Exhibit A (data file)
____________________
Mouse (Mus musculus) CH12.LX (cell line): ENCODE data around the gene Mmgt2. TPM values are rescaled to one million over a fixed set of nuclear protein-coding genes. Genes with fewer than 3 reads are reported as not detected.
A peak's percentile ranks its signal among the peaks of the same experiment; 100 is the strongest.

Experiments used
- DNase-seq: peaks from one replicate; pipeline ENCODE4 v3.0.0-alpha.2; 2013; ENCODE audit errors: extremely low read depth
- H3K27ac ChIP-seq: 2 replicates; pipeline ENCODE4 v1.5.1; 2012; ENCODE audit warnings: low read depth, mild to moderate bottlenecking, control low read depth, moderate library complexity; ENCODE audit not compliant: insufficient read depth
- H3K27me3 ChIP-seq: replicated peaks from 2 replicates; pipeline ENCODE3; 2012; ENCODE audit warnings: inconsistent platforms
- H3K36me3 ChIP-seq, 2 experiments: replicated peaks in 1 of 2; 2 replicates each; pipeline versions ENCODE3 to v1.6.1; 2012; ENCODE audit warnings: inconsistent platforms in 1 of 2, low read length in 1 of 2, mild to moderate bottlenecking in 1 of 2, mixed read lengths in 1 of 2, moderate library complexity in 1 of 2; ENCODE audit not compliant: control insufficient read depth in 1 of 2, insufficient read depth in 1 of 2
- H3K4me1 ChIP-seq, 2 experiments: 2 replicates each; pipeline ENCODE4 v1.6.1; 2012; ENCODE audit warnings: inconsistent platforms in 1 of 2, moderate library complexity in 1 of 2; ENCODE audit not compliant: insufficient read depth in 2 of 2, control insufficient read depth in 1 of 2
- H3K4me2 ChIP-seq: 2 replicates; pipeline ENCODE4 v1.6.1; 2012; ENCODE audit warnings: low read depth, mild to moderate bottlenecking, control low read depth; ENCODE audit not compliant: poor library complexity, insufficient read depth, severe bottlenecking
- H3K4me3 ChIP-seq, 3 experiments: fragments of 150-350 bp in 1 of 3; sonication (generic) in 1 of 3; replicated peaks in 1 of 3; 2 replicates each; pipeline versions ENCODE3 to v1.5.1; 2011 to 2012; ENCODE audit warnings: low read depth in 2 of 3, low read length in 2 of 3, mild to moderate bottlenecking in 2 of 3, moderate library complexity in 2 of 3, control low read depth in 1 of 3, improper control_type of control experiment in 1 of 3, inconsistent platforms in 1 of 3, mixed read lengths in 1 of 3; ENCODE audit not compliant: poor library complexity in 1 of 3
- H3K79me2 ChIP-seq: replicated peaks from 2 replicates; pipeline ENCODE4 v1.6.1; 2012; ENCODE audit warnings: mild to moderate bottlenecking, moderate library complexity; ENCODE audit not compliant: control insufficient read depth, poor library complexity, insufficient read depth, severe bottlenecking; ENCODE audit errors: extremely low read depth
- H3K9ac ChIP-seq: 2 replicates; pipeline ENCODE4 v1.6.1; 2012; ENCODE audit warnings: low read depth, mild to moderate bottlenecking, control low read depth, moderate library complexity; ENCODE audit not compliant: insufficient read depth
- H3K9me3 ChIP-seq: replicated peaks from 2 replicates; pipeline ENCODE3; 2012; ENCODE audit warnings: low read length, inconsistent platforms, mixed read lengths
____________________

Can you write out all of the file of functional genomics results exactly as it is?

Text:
Mouse (Mus musculus) CH12.LX (cell line): ENCODE data around the gene Mmgt2. TPM values are rescaled to one million over a fixed set of nuclear protein-coding genes. Genes with fewer than 3 reads are reported as not detected.
A peak's percentile ranks its signal among the peaks of the same experiment; 100 is the strongest.

Experiments used
- DNase-seq: peaks from one replicate; pipeline ENCODE4 v3.0.0-alpha.2; 2013; ENCODE audit errors: extremely low read depth
- H3K27ac ChIP-seq: 2 replicates; pipeline ENCODE4 v1.5.1; 2012; ENCODE audit warnings: low read depth, mild to moderate bottlenecking, control low read depth, moderate library complexity; ENCODE audit not compliant: insufficient read depth
- H3K27me3 ChIP-seq: replicated peaks from 2 replicates; pipeline ENCODE3; 2012; ENCODE audit warnings: inconsistent platforms
- H3K36me3 ChIP-seq, 2 experiments: replicated peaks in 1 of 2; 2 replicates each; pipeline versions ENCODE3 to v1.6.1; 2012; ENCODE audit warnings: inconsistent platforms in 1 of 2, low read length in 1 of 2, mild to moderate bottlenecking in 1 of 2, mixed read lengths in 1 of 2, moderate library complexity in 1 of 2; ENCODE audit not compliant: control insufficient read depth in 1 of 2, insufficient read depth in 1 of 2
- H3K4me1 ChIP-seq, 2 experiments: 2 replicates each; pipeline ENCODE4 v1.6.1; 2012; ENCODE audit warnings: inconsistent platforms in 1 of 2, moderate library complexity in 1 of 2; ENCODE audit not compliant: insufficient read depth in 2 of 2, control insufficient read depth in 1 of 2
- H3K4me2 ChIP-seq: 2 replicates; pipeline ENCODE4 v1.6.1; 2012; ENCODE audit warnings: low read depth, mild to moderate bottlenecking, control low read depth; ENCODE audit not compliant: poor library complexity, insufficient read depth, severe bottlenecking
- H3K4me3 ChIP-seq, 3 experiments: fragments of 150-350 bp in 1 of 3; sonication (generic) in 1 of 3; replicated peaks in 1 of 3; 2 replicates each; pipeline versions ENCODE3 to v1.5.1; 2011 to 2012; ENCODE audit warnings: low read depth in 2 of 3, low read length in 2 of 3, mild to moderate bottlenecking in 2 of 3, moderate library complexity in 2 of 3, control low read depth in 1 of 3, improper control_type of control experiment in 1 of 3, inconsistent platforms in 1 of 3, mixed read lengths in 1 of 3; ENCODE audit not compliant: poor library complexity in 1 of 3
- H3K79me2 ChIP-seq: replicated peaks from 2 replicates; pipeline ENCODE4 v1.6.1; 2012; ENCODE audit warnings: mild to moderate bottlenecking, moderate library complexity; ENCODE audit not compliant: control insufficient read depth, poor library complexity, insufficient read depth, severe bottlenecking; ENCODE audit errors: extremely low read depth
- H3K9ac ChIP-seq: 2 replicates; pipeline ENCODE4 v1.6.1; 2012; ENCODE audit warnings: low read depth, mild to moderate bottlenecking, control low read depth, moderate library complexity; ENCODE audit not compliant: insufficient read depth
- H3K9me3 ChIP-seq: replicated peaks from 2 replicates; pipeline ENCODE3; 2012; ENCODE audit warnings: low read length, inconsistent platforms, mixed read lengths